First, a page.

Culture, Manchester, News

Gothic Manchester Festival screens The Neon Demon

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By Emily Oldfield


It was an evening of imagistic intensity featuring a film which explored the more forbidding aspects of the fashion industry, as an audience gathered to watch a free screening of the Nicolas Winding Refn-directed film The Neon Demon at Number 70 Oxford Street this week.

The event formed part of the Manchester Centre for Gothic Studies’ Gothic Manchester Festival, a city-wide (24-29 October) celebration of gothic culture and inspirations, and was organised in partnership with Manchester Met’s Research in Arts and Humanities programme (RAH!).

This year the focus for the festival is ‘gothic fashion’ and The Neon Demon provided a highly engaging perspective on this subject. The film is a 2016 psychological-horror film which stars Elle Fanning as an aspiring model in Los Angeles, who becomes subject to cruelty, corruption and craving within the industry.

The film was introduced by Manchester Fashion Institute’s Jennifer Richards, who is also a lecturer at Manchester Metropolitan University, specialising in gothic subcultures and mysticism in popular culture. She told Humanity Hallows: “I am really pleased with the turnout for this evening. It shows there is a clear appetite for the Gothic. The film’s combination of style, fashion and horror certainly is interesting… and people do tend to have either a love or hate relationship with it. I think this is a good thing, and great to be part of a festival that is encouraging people to embrace it (the Gothic) from a different point of view.”

Jennifer also advised the audience in the auditorium that there were certain striking symbols and motifs in the film, testament of Nicolas Winding Refn’s approach to gothic style. These symbols included eyes, the use of shape – particularly triangles – and colour.

“The cycles of life and death are also explored,” she continued, before giving a resounding statement which led the evening into the screening itself: “This is a film based on beauty and sexuality… and that will eat us alive.”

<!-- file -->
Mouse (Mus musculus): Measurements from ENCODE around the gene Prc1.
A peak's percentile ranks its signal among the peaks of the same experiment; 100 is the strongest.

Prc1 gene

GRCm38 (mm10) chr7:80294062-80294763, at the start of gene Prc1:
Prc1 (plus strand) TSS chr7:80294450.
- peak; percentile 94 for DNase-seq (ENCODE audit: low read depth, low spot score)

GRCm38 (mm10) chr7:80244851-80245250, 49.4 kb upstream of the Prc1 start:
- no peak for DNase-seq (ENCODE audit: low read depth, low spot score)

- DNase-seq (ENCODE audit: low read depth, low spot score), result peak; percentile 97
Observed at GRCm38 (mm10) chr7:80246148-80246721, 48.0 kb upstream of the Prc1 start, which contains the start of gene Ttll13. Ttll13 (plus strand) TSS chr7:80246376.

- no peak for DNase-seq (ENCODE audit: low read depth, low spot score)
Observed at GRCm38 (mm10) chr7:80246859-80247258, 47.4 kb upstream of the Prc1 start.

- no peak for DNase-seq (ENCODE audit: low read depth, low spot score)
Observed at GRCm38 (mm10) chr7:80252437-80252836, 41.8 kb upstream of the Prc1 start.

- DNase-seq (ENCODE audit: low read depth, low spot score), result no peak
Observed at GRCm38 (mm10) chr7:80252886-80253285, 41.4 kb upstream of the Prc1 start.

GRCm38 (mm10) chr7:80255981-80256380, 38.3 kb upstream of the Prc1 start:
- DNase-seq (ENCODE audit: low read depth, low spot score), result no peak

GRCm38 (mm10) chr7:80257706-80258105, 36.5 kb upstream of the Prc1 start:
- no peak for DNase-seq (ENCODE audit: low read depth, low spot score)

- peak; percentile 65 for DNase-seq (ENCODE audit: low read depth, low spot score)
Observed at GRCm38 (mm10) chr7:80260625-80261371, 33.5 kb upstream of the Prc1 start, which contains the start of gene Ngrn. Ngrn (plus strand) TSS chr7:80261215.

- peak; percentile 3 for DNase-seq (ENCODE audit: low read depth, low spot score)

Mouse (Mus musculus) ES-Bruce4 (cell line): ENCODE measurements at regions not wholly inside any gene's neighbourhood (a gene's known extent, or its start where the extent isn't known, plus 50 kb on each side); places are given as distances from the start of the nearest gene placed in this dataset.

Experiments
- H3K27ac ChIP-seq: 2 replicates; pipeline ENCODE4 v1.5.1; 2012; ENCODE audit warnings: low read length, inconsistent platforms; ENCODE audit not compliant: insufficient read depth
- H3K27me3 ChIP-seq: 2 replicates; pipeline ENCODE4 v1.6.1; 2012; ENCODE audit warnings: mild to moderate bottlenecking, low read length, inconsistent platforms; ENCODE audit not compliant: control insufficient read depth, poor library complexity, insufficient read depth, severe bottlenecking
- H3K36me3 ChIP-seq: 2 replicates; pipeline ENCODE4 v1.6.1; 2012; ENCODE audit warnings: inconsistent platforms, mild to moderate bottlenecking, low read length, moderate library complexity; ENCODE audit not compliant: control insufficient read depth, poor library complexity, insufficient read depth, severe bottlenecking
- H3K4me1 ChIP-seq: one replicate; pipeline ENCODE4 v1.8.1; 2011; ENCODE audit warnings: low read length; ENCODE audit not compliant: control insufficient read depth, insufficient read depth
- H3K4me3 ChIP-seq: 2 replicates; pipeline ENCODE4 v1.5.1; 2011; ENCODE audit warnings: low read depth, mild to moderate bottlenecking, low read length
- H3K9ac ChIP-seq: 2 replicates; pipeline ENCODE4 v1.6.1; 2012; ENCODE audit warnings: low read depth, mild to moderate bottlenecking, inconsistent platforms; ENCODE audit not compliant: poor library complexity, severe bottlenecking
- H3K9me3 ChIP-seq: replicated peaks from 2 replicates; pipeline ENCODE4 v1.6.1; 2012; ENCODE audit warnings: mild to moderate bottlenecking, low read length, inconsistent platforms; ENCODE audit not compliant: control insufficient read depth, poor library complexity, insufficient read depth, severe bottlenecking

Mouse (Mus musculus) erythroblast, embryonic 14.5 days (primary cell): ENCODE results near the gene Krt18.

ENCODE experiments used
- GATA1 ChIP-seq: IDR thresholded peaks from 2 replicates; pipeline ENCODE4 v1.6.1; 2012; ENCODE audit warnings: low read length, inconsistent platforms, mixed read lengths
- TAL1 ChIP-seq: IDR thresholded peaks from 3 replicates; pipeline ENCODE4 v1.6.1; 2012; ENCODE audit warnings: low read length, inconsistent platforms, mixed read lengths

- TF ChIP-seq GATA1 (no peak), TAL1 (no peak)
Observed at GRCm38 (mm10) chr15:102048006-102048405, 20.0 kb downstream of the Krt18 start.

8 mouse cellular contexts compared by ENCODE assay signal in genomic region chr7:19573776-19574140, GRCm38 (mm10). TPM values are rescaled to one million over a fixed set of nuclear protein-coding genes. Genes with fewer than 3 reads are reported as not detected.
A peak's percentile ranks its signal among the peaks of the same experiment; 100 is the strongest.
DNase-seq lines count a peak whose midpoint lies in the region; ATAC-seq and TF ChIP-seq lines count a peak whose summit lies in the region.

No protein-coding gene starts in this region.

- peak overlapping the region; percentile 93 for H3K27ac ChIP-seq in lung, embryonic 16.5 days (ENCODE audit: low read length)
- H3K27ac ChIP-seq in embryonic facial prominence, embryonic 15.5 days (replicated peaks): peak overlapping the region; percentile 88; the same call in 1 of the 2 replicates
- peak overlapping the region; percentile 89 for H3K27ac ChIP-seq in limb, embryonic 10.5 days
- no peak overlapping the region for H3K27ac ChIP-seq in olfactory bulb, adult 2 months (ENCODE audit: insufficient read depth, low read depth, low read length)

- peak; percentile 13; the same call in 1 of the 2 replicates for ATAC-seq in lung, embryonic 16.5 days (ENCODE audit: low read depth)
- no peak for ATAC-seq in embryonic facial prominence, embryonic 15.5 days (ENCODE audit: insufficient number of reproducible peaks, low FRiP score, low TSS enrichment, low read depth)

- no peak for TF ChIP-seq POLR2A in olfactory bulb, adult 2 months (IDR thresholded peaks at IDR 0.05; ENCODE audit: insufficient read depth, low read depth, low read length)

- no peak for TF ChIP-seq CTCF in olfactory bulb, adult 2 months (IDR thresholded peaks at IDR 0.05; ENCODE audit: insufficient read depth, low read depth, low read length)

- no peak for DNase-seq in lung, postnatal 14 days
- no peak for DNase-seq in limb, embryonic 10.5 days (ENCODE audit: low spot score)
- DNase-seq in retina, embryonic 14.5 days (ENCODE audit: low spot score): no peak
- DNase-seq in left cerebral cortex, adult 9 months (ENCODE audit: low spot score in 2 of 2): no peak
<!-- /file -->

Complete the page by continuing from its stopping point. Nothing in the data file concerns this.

The film ran for nearly two hours, with an intensity which left many audience members speechless in the moments after. With themes including necrophilia and cannibalism, this film has divided critics since its release and remains a highly relevant piece of culture for consideration, especially in light of the Gothic. Fanning plays a young model, who slowly, and seemingly literally, is being consumed by the fashion industry and those around her, including a malicious motel owner played by Keanu Reeves.

The screening was followed by the launch of 2017’s Manchester Gothic Arts Group exhibition ‘Black is the Happiest Colour’ – complete with a wine reception and a number of the artists available to speak to.

The exhibition was arranged by Manchester Gothic Arts Group, known as M:GAG, a group who celebrate both the darkness yet also the unitive qualities of gothic culture. This year they are marking the 10th anniversary of their first ever exhibition.

For 2017, M:GAG marked the continuation of its ongoing work with Manchester Metropolitan University by developing new art as part of the Gothic Manchester Festival, with a celebration of the diversity of gothic style. Featured artists include Kolyn Amor, Matt Carson and Liz Watkin, the three original founders of The Manchester Gothic Arts Group.

Kolyn, who is passionate about combining spirituality with creativity, as well as working as an actor and director, told Humanity Hallows: “It’s great to be here. The three of us who founded the Gothic Arts Group originally just thought it a natural expression of ourselves. We didn’t see anything else around fulfilling that need for expression. I’m looking forward to seeing people’s reactions.”

Also involved is Julie Dawson, a mixed-media artist who is also an active member of steampunk and gothic communities. In the Gothic Styles Exhibition, artists provide a range of imagery, especially photographs and layered pieces.

Guests at this event were treated to an evening of exploration and engagement, marking continuing progress for Gothic Manchester Festival in its encouragement of creative interpretation.


Gothic Manchester Festival runs until Sunday 29th October. Find out more here.

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Emily Oldfield

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